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The Massachusetts Appeals Court recently ruled that an insurance agency could face liability after an employee with an arrest record allegedly took personal contact information from a confidential database and shared it with her boyfriend, who then used it to intimidate an individual. The employee did have a prior federal weapons charge that was resolved without conviction upon completion of a diversion program. She was employed by the insurance company for several years.

The employee allegedly accessed the information after her boyfriend was in a motor vehicle collision while fleeing from police. The employee allegedly accessed the insurer’s database to confirm whether the other party to the collision filed a claim and to gather their personal information. The employee then gave her boyfriend the individual’s personal information and the boyfriend made violent threats in an effort to get the claim dropped.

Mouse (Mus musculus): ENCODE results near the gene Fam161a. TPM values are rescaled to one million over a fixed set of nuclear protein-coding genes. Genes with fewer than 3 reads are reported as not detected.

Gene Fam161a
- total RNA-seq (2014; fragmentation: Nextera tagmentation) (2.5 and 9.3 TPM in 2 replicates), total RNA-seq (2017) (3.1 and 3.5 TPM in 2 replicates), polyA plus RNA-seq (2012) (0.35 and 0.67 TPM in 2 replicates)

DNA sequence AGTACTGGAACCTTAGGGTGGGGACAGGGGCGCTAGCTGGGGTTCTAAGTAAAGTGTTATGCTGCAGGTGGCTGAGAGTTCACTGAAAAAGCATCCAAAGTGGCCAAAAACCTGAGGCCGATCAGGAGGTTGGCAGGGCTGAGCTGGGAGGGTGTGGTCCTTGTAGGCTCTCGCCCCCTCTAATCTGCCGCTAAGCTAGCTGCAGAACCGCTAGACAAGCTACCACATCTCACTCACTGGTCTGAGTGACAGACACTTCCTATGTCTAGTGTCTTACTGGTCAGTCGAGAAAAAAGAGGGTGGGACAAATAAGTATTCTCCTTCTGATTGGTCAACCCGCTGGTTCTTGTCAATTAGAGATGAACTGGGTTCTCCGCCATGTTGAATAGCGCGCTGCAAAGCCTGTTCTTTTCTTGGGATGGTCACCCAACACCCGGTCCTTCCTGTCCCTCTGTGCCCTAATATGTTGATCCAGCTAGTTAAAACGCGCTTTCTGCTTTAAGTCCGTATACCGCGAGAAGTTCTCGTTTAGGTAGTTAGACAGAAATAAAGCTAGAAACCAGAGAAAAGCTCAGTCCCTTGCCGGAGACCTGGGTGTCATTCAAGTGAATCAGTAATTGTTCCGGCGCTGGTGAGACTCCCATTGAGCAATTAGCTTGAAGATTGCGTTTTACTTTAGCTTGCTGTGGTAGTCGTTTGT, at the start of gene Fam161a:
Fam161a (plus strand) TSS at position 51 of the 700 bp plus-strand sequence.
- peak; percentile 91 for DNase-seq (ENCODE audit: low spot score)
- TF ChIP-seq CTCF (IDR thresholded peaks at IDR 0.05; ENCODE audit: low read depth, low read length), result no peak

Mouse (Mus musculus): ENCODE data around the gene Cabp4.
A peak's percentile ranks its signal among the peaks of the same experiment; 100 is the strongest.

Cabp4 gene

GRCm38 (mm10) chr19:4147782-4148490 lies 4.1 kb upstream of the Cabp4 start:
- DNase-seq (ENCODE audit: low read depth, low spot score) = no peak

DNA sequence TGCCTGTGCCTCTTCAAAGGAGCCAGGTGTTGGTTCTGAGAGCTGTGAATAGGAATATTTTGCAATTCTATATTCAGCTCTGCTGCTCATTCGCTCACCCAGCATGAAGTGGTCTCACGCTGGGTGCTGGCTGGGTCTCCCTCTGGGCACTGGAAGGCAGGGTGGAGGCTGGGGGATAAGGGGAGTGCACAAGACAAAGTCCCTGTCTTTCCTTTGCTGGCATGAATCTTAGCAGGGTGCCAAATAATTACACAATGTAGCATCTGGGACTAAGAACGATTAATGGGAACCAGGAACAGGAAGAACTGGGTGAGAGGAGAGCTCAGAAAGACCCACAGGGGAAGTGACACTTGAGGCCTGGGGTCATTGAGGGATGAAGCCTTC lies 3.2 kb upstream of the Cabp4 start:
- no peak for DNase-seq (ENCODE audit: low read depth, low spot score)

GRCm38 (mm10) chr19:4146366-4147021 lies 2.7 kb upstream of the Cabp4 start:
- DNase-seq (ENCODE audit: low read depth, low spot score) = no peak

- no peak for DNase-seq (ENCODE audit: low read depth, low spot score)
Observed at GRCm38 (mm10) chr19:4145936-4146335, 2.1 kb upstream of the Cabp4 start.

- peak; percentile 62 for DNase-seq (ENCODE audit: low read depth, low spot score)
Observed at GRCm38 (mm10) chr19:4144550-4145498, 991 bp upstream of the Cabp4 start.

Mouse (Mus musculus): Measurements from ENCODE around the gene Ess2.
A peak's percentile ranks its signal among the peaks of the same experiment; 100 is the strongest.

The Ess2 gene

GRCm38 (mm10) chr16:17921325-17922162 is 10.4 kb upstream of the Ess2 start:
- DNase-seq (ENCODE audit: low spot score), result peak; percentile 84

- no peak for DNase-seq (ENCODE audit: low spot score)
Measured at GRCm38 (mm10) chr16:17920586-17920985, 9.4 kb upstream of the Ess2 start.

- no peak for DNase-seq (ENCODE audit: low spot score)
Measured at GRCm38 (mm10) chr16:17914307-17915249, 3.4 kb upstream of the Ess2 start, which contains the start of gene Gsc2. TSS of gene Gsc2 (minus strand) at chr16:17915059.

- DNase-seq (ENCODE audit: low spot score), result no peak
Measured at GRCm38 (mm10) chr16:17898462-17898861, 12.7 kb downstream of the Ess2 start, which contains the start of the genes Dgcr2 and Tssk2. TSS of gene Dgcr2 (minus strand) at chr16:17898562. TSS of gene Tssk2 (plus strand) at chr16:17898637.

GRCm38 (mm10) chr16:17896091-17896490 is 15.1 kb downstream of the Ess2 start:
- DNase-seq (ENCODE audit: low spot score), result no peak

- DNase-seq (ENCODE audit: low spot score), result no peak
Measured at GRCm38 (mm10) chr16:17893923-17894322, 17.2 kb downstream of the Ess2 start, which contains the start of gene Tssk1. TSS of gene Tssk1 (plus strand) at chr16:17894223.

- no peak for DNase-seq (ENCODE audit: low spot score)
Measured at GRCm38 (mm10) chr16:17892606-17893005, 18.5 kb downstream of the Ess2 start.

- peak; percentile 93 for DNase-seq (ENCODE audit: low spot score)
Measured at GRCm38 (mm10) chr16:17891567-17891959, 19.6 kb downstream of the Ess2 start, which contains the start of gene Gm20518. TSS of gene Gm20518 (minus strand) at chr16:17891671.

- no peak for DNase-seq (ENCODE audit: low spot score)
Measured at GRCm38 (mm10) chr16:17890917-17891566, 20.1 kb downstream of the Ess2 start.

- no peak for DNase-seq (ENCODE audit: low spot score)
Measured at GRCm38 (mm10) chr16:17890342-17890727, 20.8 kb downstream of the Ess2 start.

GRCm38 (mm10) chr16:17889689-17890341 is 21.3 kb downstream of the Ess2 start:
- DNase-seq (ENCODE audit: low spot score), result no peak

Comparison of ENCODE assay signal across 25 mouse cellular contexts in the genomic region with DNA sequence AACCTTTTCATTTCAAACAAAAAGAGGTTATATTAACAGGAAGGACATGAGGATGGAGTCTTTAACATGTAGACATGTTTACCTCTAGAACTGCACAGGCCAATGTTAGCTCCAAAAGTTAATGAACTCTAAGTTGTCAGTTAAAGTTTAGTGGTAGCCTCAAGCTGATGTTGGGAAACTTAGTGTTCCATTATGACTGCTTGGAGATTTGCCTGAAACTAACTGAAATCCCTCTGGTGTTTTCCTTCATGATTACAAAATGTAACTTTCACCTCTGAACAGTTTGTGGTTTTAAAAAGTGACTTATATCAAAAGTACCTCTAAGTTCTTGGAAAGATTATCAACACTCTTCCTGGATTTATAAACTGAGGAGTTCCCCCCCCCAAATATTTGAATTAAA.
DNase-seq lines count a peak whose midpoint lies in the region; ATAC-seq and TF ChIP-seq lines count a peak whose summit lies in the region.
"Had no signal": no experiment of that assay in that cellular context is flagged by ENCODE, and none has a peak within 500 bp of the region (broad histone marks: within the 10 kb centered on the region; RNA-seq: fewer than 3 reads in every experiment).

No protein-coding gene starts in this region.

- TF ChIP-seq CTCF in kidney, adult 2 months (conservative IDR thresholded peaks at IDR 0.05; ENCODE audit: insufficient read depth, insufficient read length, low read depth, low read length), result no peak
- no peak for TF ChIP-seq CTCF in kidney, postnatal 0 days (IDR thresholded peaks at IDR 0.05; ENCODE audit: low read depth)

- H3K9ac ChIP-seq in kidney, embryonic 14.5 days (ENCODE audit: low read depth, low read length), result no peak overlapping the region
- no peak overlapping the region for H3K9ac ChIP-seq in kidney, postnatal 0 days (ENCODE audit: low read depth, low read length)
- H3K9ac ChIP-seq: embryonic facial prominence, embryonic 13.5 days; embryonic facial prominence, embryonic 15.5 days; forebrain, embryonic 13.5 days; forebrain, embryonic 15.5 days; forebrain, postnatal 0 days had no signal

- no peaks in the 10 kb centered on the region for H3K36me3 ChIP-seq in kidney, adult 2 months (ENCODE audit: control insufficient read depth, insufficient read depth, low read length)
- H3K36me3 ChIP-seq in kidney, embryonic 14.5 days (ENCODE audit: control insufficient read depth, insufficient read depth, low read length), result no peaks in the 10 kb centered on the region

The threatened individual sued the insurance agency for negligent hiring and retention and negligent supervision. The trial court dismissed the claim ruling that the underlying criminal charge (for which there was no conviction) was not one that should have suggested to her employer that she was unfit to handle sensitive, confidential information. The appeals court reversed on the basis that the employer’s failure to investigate the underlying charges was enough to allow the claim to go to a jury.